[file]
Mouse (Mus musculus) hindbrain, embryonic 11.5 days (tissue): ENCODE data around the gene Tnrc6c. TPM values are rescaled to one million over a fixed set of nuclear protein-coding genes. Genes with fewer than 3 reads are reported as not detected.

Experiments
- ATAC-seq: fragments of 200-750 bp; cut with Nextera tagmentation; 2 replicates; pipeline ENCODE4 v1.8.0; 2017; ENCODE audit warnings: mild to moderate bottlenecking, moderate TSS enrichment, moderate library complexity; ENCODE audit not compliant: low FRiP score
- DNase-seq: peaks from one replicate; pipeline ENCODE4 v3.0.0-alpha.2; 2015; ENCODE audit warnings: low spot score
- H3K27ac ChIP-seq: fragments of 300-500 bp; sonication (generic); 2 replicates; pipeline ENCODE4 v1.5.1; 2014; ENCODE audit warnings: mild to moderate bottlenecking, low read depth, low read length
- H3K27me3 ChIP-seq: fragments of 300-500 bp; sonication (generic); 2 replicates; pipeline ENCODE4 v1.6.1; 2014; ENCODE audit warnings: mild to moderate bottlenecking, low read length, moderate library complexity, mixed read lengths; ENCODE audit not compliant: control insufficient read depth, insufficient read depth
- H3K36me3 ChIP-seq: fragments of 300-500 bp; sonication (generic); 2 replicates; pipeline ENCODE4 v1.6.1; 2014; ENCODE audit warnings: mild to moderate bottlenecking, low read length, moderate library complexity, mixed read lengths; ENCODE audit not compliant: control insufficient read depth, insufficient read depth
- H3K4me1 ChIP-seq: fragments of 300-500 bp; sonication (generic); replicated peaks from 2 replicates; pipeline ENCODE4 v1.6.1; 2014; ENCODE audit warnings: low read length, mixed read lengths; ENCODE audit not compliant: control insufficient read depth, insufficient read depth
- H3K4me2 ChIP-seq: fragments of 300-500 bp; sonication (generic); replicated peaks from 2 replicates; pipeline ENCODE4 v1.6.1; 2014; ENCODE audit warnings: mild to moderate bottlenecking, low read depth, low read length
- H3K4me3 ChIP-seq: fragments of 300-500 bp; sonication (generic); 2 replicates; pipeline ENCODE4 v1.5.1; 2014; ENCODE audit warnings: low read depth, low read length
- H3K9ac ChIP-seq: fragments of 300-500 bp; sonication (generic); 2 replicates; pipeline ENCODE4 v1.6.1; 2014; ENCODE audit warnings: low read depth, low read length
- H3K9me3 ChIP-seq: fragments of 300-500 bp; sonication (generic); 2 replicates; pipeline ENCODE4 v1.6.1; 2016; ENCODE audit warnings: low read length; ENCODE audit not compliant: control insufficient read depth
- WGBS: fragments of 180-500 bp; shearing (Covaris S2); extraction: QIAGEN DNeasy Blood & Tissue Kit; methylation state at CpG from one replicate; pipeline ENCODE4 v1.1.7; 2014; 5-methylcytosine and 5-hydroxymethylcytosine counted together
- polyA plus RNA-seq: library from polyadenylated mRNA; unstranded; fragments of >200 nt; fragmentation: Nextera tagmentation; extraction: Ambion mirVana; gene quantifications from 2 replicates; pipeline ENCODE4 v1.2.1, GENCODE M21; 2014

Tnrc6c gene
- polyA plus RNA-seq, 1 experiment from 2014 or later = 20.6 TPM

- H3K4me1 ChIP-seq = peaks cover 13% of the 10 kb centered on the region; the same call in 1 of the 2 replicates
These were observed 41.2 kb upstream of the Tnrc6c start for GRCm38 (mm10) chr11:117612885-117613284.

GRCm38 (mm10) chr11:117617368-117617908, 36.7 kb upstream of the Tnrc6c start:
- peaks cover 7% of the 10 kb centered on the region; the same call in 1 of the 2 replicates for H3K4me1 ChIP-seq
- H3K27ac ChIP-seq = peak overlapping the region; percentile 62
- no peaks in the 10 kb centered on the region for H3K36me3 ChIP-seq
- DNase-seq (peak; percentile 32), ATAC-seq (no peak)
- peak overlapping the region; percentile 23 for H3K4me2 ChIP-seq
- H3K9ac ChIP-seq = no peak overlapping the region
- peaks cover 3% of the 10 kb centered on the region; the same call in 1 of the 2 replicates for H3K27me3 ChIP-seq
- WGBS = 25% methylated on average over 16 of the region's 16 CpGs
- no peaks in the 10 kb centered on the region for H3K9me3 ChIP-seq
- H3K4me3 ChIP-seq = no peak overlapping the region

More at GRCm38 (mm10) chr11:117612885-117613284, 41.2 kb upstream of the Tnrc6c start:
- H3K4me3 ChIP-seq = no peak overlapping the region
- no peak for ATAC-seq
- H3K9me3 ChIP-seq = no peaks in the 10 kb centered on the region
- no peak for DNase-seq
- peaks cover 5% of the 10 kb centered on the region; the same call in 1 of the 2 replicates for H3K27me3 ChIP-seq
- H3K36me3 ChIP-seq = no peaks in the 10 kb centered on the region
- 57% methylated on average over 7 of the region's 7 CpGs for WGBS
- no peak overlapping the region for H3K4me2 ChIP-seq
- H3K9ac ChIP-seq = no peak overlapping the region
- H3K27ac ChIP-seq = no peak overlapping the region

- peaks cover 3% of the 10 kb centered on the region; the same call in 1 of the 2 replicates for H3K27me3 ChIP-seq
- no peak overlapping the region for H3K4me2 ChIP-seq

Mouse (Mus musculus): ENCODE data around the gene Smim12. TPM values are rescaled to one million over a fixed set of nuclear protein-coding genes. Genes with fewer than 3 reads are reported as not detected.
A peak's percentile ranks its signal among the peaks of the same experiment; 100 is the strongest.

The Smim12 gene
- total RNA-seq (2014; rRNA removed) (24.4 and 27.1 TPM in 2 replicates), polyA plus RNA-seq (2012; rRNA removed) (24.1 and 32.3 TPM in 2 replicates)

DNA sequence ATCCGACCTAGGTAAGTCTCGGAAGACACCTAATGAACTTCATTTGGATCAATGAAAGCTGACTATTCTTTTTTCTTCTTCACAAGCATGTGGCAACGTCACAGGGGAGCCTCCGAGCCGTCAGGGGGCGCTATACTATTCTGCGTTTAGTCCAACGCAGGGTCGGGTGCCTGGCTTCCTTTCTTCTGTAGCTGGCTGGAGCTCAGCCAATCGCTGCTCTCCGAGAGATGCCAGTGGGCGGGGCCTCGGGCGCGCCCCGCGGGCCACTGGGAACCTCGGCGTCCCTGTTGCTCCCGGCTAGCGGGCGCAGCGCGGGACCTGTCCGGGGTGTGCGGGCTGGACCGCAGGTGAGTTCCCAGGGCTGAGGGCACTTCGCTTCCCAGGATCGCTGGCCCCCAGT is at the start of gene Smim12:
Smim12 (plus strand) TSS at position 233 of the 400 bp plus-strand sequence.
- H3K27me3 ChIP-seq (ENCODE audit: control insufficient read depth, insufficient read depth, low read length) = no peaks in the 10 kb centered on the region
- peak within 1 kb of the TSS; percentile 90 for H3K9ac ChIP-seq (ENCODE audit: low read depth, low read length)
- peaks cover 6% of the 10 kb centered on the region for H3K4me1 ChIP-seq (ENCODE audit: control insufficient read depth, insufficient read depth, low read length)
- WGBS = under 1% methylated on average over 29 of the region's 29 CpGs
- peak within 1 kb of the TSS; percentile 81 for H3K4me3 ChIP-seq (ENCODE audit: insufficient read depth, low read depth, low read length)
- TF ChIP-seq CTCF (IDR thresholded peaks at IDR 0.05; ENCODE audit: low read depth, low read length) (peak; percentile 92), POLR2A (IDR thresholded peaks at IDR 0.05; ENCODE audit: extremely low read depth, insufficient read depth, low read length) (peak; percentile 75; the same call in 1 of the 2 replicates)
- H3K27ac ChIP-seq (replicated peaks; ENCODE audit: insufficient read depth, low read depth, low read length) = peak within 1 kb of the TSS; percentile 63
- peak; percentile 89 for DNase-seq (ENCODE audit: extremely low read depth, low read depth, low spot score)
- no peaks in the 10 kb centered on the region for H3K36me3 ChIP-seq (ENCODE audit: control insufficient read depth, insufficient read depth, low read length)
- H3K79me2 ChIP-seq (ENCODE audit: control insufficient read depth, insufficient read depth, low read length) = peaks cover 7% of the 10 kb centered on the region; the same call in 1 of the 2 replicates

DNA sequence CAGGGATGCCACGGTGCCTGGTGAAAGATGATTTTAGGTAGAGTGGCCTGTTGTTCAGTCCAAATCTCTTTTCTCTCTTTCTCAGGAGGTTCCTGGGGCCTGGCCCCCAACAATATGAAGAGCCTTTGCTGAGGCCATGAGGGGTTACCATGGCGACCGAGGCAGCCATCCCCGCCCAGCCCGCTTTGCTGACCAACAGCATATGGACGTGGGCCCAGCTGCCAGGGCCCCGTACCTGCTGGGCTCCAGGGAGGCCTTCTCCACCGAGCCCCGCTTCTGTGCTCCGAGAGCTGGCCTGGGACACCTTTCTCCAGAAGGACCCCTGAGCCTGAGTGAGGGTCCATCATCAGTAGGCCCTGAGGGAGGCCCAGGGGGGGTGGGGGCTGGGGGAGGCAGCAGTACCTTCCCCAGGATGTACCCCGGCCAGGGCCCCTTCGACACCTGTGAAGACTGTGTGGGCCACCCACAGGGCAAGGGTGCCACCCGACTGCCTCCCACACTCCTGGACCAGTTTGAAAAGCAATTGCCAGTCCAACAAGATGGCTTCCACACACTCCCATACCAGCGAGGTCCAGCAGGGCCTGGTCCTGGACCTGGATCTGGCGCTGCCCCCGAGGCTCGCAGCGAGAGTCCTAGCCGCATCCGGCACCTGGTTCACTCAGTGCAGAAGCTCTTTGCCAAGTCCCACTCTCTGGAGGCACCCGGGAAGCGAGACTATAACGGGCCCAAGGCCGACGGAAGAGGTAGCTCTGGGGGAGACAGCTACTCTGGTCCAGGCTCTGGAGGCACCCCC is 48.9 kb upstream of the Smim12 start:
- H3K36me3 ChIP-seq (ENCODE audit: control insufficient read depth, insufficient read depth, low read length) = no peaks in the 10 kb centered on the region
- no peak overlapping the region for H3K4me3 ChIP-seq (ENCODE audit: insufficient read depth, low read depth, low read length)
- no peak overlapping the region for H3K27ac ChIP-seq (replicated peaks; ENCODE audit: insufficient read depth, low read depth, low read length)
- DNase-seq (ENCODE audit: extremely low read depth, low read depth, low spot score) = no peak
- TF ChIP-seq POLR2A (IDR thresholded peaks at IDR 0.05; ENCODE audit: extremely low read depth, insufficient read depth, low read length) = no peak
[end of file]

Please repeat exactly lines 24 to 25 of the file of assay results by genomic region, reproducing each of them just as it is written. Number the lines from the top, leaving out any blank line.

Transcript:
- peak overlapping the region; percentile 23 for H3K4me2 ChIP-seq
- H3K9ac ChIP-seq = no peak overlapping the region